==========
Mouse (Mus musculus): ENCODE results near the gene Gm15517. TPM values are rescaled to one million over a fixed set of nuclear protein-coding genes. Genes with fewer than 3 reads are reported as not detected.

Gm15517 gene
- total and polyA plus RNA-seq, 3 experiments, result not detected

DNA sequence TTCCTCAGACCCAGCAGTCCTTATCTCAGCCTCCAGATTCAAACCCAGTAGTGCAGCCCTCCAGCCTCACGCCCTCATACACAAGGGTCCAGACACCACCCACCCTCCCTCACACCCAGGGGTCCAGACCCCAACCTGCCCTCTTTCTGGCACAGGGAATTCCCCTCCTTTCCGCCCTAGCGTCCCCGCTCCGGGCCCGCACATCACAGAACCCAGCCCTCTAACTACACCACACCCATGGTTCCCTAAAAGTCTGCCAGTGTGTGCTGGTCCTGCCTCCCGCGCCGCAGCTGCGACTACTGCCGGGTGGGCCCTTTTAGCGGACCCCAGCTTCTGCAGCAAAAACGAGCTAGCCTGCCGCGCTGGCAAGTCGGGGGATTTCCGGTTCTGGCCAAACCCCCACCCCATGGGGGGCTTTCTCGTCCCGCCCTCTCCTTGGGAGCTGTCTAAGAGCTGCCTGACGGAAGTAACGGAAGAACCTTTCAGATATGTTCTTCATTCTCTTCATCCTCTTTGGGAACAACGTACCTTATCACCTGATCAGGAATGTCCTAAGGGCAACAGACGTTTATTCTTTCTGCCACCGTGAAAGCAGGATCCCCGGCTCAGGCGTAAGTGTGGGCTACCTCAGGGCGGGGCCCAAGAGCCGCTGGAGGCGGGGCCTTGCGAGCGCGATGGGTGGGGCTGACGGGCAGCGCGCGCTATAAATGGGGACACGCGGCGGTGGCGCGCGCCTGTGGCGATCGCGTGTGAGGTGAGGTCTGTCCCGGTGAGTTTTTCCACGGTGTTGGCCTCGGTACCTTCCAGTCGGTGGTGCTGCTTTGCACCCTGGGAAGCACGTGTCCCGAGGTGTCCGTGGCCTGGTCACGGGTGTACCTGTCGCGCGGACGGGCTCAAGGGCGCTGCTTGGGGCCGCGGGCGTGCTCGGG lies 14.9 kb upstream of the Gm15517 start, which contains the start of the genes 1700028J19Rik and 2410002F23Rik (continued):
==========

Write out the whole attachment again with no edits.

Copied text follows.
Mouse (Mus musculus): ENCODE results near the gene Gm15517. TPM values are rescaled to one million over a fixed set of nuclear protein-coding genes. Genes with fewer than 3 reads are reported as not detected.

Gm15517 gene
- total and polyA plus RNA-seq, 3 experiments, result not detected

DNA sequence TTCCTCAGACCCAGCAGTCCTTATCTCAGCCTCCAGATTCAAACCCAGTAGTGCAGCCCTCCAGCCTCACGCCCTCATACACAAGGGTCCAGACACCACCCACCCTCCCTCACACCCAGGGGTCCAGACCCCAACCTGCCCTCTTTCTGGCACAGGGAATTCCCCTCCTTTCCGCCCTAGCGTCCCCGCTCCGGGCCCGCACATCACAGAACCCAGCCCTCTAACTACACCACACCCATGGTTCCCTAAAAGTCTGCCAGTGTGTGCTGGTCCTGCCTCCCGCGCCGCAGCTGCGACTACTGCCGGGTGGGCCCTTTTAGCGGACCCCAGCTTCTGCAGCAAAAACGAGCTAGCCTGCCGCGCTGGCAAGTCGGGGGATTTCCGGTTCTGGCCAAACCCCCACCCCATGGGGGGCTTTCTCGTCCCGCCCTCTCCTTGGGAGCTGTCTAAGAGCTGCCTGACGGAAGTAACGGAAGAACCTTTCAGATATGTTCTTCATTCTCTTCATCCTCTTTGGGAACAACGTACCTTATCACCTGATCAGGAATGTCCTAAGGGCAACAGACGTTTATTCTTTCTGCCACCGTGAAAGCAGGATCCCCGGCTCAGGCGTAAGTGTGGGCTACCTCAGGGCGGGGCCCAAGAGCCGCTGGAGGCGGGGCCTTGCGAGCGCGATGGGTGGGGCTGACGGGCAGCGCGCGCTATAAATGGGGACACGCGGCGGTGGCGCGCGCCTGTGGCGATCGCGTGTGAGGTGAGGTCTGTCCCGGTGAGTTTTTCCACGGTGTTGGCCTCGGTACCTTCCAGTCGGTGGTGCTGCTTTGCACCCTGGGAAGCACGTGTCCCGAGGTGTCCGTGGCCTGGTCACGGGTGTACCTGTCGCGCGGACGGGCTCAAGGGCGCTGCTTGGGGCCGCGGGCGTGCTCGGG lies 14.9 kb upstream of the Gm15517 start, which contains the start of the genes 1700028J19Rik and 2410002F23Rik (continued):